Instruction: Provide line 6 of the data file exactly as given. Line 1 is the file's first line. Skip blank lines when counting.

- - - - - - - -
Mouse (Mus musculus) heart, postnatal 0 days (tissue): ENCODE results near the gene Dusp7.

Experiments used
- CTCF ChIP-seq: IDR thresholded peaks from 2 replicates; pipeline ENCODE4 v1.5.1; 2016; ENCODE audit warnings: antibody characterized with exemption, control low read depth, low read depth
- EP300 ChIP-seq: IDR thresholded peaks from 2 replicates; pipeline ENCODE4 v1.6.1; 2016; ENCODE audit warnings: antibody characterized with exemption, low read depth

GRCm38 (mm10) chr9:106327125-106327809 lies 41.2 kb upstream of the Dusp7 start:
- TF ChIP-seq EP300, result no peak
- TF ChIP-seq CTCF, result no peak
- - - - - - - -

- TF ChIP-seq EP300, result no peak